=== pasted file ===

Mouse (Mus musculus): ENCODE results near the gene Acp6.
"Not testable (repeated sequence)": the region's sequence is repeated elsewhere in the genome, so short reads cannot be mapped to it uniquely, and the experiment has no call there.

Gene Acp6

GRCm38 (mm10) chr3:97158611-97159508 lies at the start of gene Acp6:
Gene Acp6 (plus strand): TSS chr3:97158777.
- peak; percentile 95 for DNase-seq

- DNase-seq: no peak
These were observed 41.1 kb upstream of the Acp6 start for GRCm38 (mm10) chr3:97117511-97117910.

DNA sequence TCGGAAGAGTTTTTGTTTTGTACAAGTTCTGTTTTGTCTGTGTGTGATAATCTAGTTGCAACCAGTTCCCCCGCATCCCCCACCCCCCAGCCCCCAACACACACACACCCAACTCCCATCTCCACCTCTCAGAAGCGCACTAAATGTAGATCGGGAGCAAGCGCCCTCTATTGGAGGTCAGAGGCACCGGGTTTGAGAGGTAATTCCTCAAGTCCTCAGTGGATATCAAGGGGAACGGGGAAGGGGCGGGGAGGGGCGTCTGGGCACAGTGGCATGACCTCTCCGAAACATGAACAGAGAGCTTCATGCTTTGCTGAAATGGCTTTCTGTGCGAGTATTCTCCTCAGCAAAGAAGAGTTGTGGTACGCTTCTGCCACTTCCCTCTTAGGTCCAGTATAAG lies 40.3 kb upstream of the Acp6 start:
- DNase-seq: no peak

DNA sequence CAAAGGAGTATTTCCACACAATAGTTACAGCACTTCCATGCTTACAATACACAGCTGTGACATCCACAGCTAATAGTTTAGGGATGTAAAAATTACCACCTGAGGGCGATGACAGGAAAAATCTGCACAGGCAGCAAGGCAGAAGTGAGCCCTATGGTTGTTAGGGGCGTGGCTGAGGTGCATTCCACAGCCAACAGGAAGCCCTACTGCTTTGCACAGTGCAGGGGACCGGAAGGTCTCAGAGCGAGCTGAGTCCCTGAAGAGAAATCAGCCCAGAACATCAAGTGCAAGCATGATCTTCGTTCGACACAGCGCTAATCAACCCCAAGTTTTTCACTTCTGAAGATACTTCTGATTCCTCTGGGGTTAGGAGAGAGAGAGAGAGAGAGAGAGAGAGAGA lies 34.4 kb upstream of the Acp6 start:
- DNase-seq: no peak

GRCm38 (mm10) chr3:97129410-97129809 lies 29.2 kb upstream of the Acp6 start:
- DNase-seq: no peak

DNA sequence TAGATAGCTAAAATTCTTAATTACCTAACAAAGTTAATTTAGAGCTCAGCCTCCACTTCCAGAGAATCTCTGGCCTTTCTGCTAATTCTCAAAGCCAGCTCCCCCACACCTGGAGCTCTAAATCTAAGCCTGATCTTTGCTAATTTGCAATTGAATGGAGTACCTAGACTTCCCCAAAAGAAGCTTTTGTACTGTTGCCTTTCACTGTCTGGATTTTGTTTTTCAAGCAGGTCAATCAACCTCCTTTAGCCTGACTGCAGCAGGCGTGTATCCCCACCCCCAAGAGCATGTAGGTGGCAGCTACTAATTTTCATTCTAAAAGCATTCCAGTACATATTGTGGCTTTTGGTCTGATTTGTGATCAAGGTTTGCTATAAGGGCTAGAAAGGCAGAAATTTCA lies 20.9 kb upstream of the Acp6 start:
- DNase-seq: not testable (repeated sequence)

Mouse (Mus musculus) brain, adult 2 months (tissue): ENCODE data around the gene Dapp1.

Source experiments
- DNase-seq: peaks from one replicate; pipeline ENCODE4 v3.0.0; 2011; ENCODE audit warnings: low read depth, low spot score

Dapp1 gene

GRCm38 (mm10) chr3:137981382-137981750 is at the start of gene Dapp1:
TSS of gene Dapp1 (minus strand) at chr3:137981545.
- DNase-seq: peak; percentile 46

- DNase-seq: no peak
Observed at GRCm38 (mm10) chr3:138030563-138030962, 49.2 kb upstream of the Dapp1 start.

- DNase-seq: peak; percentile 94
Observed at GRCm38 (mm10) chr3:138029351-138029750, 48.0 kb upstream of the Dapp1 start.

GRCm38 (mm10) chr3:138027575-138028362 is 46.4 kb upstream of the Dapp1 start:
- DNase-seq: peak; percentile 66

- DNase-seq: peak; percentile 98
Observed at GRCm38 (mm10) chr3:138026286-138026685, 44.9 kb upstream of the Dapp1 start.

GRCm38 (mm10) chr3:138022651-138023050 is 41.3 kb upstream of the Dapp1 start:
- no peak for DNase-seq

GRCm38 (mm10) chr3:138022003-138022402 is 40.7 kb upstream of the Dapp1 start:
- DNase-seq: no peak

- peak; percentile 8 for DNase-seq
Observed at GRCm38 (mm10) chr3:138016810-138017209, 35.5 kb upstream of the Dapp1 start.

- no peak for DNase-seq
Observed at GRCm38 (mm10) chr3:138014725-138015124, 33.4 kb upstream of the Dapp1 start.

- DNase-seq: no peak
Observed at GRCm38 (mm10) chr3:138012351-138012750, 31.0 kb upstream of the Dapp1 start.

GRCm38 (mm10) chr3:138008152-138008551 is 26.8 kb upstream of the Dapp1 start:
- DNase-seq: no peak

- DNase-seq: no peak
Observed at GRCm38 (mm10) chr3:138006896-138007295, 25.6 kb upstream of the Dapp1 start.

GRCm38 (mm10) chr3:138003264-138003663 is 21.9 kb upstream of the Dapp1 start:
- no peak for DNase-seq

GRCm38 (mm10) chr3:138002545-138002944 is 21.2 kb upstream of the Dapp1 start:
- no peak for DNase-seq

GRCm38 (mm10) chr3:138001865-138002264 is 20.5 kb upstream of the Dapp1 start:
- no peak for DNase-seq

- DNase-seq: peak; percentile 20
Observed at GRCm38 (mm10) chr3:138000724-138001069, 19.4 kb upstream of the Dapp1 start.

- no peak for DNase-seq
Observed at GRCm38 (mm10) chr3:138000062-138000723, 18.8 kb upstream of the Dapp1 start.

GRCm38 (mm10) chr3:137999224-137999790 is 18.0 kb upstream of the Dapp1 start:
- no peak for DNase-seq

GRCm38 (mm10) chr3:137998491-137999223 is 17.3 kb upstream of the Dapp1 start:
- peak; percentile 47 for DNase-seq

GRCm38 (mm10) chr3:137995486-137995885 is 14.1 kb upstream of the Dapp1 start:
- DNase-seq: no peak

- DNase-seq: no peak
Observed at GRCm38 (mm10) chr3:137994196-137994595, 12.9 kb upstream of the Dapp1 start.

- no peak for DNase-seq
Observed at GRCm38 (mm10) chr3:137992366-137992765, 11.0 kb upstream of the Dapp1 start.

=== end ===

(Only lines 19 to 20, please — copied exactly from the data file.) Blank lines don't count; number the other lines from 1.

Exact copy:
- DNase-seq: peaks from one replicate; pipeline ENCODE4 v3.0.0; 2011; ENCODE audit warnings: low read depth, low spot score

Dapp1 gene